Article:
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Tefillin pair kept through the war by a Jewish Polish man

Object | Accession Number: 2003.418.2 a-b

Tefillin set taken by Michael [Mojsej] Garber, 21, when he fled Warsaw, Poland, for Soviet territory soon after the September 1939 German invasion. Tefillin are small boxes containing prayers attached to leather straps and worn on the arm and the head by Jewish males during morning prayers. Michael received these tefillin from his parents when he was a 12 year old boy preparing for bar mitzvah. He kept them in a small pouch and took them with him, along with his prayer book, when he escaped. The Soviet authorities sent him to a labor camp but when Germany invaded the Soviet Union in June 1941, he convinced them to let him work as a physician's assistant. In February 1945, when Poles were allowed to leave Soviet territory, he was a physician for 5 collective farms in Uzbekistan. Michael agreed to marry another Polish refugee and physician, Ella Dworecka, so that her family could return to Poland. Her father promised they could divorce after the journey, but Michael and Ella chose to remain together. Michael's parents, Aron and Frajda, and his sister Bronja and her husband Sam Duvorestki perished during the war.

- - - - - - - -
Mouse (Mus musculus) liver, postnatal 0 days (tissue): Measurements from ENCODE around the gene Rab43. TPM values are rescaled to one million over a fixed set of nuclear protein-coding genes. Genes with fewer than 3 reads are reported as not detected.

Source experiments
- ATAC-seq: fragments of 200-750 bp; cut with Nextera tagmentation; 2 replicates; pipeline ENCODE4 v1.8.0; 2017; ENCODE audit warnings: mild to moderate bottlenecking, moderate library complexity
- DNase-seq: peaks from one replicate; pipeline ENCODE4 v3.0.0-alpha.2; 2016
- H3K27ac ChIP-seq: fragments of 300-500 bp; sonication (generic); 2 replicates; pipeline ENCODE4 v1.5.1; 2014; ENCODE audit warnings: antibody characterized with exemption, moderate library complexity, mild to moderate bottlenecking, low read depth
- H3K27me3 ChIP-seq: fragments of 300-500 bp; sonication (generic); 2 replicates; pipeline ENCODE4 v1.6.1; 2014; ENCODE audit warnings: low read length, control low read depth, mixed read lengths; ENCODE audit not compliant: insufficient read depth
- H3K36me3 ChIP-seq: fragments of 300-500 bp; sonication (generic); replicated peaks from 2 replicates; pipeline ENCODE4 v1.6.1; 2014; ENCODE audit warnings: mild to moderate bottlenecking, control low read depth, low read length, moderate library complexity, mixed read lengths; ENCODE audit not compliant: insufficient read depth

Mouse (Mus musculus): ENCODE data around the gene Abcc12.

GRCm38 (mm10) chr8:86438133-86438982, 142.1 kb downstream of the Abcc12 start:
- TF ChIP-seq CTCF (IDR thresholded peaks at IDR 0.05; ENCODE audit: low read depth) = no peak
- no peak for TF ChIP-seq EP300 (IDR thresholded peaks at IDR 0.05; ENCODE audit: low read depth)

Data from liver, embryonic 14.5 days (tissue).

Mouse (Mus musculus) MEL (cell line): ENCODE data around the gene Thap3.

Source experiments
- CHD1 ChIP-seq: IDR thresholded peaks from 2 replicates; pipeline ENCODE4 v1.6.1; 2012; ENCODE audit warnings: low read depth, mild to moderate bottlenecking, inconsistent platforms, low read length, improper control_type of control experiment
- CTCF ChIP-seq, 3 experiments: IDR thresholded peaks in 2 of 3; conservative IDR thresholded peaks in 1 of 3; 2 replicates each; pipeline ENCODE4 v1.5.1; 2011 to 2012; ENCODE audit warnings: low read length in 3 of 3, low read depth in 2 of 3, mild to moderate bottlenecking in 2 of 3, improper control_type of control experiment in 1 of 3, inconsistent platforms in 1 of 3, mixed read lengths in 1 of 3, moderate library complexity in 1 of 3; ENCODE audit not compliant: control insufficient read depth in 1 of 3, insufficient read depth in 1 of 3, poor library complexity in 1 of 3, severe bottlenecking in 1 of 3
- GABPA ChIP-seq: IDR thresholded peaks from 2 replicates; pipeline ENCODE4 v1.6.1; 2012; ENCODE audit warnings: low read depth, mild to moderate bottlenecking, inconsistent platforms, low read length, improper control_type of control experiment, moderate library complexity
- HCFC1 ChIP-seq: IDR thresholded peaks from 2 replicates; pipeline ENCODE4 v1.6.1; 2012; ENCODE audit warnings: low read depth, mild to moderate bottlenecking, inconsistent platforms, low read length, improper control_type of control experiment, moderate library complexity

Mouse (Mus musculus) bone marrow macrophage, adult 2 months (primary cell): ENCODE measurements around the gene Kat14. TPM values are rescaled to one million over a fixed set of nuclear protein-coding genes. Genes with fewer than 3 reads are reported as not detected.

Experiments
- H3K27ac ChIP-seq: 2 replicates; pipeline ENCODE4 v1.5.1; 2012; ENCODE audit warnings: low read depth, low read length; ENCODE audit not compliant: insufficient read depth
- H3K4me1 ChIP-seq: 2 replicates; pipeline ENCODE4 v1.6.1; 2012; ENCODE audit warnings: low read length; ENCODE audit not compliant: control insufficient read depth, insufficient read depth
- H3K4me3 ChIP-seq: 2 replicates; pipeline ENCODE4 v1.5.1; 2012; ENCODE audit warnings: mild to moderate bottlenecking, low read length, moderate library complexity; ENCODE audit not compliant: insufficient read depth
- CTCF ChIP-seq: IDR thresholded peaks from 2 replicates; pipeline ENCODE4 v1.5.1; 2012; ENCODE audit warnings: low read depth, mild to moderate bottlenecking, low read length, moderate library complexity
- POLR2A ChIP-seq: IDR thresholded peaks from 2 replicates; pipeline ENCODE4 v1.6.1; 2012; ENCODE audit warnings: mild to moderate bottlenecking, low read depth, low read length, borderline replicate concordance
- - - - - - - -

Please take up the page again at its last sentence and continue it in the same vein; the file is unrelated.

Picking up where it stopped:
received:  approximately 1930
received: Warsaw (Poland)
Jewish Art and Symbolism
Object Type
Tefillin (lcsh)
Credit Line
United States Holocaust Memorial Museum Collection, Gift of Michael Garber
Record last modified: 2022-09-09 10:01:17
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